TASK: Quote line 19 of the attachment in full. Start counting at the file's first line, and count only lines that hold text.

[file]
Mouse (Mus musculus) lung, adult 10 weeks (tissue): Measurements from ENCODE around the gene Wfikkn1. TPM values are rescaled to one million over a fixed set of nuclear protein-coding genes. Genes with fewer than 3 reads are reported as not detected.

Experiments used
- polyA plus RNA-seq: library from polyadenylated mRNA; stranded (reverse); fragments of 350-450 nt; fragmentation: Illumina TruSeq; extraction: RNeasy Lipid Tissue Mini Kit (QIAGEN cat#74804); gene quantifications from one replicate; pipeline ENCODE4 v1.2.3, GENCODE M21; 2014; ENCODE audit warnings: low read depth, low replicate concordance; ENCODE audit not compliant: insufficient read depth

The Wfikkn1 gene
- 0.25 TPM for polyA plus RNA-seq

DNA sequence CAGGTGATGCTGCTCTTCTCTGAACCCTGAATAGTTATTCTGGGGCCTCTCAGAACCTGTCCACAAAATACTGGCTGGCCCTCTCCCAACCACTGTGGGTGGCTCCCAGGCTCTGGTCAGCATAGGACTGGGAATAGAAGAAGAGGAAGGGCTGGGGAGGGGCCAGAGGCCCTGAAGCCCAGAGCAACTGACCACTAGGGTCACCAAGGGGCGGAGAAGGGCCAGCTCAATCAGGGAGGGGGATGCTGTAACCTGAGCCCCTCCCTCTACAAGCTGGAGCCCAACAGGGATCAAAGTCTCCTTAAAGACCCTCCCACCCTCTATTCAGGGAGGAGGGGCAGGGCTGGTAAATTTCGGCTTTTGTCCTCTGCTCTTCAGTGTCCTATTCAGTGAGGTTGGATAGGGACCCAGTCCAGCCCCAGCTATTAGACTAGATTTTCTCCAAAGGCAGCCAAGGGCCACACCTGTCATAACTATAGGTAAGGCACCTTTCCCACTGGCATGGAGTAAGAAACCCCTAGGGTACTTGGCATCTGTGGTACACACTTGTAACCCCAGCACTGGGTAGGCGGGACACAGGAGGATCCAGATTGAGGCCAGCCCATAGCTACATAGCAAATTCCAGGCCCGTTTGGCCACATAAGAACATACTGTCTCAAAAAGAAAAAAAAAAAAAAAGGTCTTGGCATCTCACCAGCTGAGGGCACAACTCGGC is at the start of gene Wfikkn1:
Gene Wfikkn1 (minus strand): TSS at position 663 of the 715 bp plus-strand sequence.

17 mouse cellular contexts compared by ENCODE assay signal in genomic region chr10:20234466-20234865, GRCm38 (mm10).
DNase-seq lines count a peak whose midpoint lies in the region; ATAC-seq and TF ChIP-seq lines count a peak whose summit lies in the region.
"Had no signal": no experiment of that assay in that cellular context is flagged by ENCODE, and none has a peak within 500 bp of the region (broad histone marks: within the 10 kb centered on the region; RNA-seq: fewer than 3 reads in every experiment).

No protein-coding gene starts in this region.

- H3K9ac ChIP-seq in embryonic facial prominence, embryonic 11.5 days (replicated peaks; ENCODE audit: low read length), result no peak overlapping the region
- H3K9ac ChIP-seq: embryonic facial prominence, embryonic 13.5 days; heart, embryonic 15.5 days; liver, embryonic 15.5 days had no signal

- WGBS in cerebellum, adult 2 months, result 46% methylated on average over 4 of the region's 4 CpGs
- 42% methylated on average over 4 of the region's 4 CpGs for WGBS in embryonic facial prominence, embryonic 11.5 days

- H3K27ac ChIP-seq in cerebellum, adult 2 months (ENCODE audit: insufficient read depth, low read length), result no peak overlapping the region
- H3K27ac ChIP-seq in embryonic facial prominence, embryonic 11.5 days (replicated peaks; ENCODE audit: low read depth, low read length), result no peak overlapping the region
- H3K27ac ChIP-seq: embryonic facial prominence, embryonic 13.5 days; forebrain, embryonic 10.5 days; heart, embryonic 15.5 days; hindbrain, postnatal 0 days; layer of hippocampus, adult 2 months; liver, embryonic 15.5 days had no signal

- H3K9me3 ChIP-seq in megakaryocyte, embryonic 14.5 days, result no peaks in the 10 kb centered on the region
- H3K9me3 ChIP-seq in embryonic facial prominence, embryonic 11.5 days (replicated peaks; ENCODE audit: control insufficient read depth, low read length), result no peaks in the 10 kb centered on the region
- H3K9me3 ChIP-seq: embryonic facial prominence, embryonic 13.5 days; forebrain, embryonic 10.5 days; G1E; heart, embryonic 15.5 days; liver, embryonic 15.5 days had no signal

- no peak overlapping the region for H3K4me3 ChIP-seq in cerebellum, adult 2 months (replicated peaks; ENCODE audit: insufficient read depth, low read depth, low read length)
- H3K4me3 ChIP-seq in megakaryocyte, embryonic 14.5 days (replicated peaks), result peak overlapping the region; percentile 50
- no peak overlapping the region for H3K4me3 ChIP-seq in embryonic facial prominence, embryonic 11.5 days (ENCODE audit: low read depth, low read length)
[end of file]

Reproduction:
- H3K9me3 ChIP-seq in megakaryocyte, embryonic 14.5 days, result no peaks in the 10 kb centered on the region